Knowledge mobilization project aims to create dementia-inclusive communities

December 04, 2023

A team of researchers from Simon Fraser University (SFU) and the University of British Columbia (UBC) are rolling out a knowledge mobilization (KM) project, which aims to create dementia-inclusive communities by providing educational resources, training, and guidelines for municipalities to improve the quality of life for people living with dementia.

The research team is led by Habib Chaudhury, SFU (Principal Investigator), Lillian Hung, UBC (Co-Investigator), and Cari Randa-Beaulieu and Kishore Seetharaman (Project Coordinators). The project is titled, “Developing Knowledge Mobilization Strategies to create Dementia-inclusive Neighbourhood for Community Access, Participation, and Engagement.” This research is funded through the CIHR Operating Grant: Brain Health and Reduction of Risk for Age-related Cognitive Impairment – Knowledge Synthesis and Mobilization Grants.

The KM project is an extension of the multi-year SFU Dementia-inclusive Streets and Community Access, Participation and Engagement (DemSCAPE) project. DemSCAPE focuses on identifying features of neighbourhoods that affect the mobility of people living with dementia to develop an easy-to-use tool to assess the neighbourhood built environment (e.g., pedestrian infrastructure) and identify areas of improvements. Through this project, the research team and Happy Cities have developed Dementia-inclusive planning and design guidelines to facilitate the creation of neighbourhoods that are inclusive, engaging, and accessible.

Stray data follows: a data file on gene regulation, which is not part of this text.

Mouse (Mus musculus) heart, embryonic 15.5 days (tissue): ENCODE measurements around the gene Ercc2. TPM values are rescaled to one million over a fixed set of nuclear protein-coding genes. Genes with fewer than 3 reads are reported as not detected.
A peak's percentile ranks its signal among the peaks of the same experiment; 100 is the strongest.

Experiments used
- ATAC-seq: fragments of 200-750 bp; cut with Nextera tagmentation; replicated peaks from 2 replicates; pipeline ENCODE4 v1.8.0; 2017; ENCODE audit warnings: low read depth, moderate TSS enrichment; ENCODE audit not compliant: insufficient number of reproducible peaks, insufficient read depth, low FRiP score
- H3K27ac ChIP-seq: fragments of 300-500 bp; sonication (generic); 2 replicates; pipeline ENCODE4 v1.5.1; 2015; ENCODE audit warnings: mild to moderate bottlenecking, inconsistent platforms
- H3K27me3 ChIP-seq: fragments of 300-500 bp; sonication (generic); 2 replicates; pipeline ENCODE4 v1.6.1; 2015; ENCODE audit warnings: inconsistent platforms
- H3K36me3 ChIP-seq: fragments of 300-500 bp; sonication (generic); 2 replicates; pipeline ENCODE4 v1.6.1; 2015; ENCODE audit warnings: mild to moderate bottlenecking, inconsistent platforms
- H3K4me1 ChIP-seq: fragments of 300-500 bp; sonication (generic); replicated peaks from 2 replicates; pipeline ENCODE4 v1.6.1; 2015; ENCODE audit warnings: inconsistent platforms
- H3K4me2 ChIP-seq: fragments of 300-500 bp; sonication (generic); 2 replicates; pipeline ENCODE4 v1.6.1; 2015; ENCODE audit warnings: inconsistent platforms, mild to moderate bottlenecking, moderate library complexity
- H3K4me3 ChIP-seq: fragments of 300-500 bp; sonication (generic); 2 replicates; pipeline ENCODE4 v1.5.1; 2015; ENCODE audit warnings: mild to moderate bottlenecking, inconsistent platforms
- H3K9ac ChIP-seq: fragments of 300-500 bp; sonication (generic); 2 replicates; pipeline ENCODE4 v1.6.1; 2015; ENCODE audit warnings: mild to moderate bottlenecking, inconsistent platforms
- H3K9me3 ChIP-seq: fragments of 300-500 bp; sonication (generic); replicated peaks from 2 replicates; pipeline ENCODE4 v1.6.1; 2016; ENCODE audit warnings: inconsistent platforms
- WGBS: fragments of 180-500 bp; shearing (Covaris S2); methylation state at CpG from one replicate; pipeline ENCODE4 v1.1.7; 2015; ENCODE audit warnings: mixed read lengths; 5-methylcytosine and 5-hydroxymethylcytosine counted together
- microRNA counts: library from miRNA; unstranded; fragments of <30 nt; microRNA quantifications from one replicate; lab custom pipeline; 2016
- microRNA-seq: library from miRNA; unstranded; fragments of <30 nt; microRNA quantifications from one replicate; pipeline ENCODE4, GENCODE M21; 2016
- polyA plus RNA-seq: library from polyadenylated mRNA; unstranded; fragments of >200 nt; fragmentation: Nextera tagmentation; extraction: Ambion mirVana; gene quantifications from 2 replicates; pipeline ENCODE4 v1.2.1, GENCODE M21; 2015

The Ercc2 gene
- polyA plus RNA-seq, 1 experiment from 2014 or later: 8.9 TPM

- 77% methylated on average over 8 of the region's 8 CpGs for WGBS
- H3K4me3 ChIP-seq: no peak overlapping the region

To support local municipalities and community-based organizations achieve their plan in developing dementia-friendly communities, this KM project aims to offer training and technical assistance based on education and training resources developed in the DemSCAPE project. The activities planned for this KM project include: 1) screenings of and group discussions based on a short educational and advocacy video and photo exhibit on the importance of streets and neighbourhood spaces for people living with dementia, 2) group discussions with targeted municipal planners to develop guidelines that will assist them apply knowledge of dementia-friendly streets and outdoor spaces to planning and design, and 3) environmental audits of targeted streets in selected municipalities, engaging people living with dementia and identifying possible environmental interventions for the municipal partners.


The neighbourhood environment plays a key role in promoting and maintaining brain health in later life, both through physical and social affordances. For people aging with cognitive decline in the community, the neighbourhood environment offers meaning, value, and purpose, as they navigate through the growing demands of their condition. Thus, a supportive and inclusive neighbourhood is instrumental to maintaining and enhancing the quality of life of people living with dementia in the community. Canada's National Dementia Strategy prioritizes the creation of dementia-friendly and inclusive communities (DFC) that offer a safe, supportive, inclusive, and empowering environment for people living with dementia and their care partners.